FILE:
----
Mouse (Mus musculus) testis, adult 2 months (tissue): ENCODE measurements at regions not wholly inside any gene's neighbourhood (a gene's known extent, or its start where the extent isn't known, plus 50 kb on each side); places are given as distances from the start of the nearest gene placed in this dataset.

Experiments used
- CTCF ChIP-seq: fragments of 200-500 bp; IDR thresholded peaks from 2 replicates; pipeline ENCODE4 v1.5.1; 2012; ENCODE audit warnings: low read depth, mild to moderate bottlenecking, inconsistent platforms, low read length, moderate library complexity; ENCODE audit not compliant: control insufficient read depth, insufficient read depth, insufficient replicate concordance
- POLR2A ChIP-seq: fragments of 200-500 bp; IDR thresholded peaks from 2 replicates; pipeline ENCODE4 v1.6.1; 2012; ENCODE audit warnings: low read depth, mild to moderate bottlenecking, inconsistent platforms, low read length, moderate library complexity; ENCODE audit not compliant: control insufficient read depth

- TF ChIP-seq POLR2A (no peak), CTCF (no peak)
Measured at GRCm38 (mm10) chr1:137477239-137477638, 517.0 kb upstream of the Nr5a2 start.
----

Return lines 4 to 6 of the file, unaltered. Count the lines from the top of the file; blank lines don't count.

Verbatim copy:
- POLR2A ChIP-seq: fragments of 200-500 bp; IDR thresholded peaks from 2 replicates; pipeline ENCODE4 v1.6.1; 2012; ENCODE audit warnings: low read depth, mild to moderate bottlenecking, inconsistent platforms, low read length, moderate library complexity; ENCODE audit not compliant: control insufficient read depth

- TF ChIP-seq POLR2A (no peak), CTCF (no peak)
Measured at GRCm38 (mm10) chr1:137477239-137477638, 517.0 kb upstream of the Nr5a2 start.